Victorian discourse, Victorianism, Victorian era, creativity, self-identification, Victorian culture


The article deals with the analysis of the late Victorian discourse that influenced the choice of the following research methods: the content designations (the descriptive and receptive methods), data systematisation (the elements of the quantitative estimation method), visualisation (the schematic representation of elements of quantitative characteristics). It defines the late Victorian discourse as a cognitive-communicative continuum that is based on three parametrically relevant features: the sociocultural environment (“Victorian”), linguocultural modus (“English”), functional style (“Fictional”). In this context it is possible to distinguish the following characteristics for any textual array (both oral and written): 1) actualisation of a communicative axis built on the opposition of I / Other, which makes it possible to distinguish Itself in the discourse not just of its culture, but also delineate the boundaries of the self; 2) dialogue, manifested through the open character of an arbitrary communicative act, under which the author implies the interaction of I and the Other, even if the Other is a discourse (automotive communication, monologue, etc.); 3) polystylistics, i.e. a combination of elements of different styles (associated with the language pragmatics of the communicative act); 4) etiquette (speech etiquette, moral standards, etc.), i.e. the establishment of communicative patterns in the minds of native speakers. The late Victorian discourse appears to be an integral and harmonious part of the relevant cultural traditions that are correlated with speech ethic and a system of thoughtful speech actions associated with an offer, conformational and apologetic strategies. The communicative culture of the late Victorian discourse has a conventionalised nature and it is determined by the following principles: restraint, self-control, parity, mitigation.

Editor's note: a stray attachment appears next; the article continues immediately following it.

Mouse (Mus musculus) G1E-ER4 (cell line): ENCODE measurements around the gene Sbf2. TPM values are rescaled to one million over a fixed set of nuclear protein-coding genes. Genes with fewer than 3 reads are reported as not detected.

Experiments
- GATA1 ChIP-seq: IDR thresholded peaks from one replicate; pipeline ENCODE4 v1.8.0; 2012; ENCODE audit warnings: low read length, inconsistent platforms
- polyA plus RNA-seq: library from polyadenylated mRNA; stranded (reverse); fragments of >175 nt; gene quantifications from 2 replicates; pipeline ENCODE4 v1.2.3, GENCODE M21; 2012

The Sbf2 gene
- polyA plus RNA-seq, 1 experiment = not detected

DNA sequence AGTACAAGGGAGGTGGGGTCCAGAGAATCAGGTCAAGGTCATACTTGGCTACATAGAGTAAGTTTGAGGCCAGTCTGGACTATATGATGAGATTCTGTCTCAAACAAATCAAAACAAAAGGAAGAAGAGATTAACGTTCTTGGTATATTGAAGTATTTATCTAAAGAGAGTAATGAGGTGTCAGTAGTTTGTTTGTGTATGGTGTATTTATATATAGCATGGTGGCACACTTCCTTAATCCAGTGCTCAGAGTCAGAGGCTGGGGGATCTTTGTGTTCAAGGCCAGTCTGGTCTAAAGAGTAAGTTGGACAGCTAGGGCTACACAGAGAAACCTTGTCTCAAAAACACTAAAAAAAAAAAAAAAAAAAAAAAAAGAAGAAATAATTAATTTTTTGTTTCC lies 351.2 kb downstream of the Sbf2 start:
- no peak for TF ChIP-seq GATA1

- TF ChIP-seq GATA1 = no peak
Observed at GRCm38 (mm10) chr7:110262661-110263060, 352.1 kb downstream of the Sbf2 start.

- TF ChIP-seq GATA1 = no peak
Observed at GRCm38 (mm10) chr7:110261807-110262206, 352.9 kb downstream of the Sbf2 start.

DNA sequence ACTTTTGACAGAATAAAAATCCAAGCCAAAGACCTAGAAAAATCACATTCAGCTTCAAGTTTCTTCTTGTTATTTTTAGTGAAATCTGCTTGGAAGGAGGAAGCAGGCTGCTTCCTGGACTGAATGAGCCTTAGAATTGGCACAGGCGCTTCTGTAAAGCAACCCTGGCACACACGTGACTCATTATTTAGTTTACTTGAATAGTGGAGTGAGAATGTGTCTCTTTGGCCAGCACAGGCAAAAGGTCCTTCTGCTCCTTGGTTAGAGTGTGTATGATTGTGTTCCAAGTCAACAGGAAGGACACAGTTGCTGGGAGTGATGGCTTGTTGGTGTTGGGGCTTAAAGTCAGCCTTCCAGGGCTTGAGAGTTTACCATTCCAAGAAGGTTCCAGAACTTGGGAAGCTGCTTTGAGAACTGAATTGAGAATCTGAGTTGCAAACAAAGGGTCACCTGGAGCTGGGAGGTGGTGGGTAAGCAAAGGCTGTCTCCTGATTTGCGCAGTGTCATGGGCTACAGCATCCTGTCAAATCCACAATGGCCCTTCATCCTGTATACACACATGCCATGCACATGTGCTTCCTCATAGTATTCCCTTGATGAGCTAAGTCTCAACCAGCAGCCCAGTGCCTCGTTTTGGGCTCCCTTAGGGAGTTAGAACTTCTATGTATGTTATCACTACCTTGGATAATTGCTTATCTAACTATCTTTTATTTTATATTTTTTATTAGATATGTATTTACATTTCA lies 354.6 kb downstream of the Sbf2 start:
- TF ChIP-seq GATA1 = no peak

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Author Biography

Mariia Levishchenko, National Academy of Internal Affairs

Department of Foreign Languages, Associate Professor, PhD in Philology


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How to Cite

Levishchenko, M. (2018). LATE VICTORIAN DISCOURSE IN THE CONTEXT OF LINGUISTIC AND CULTURAL STUDIES. Advanced Education, 5(10), 185–189.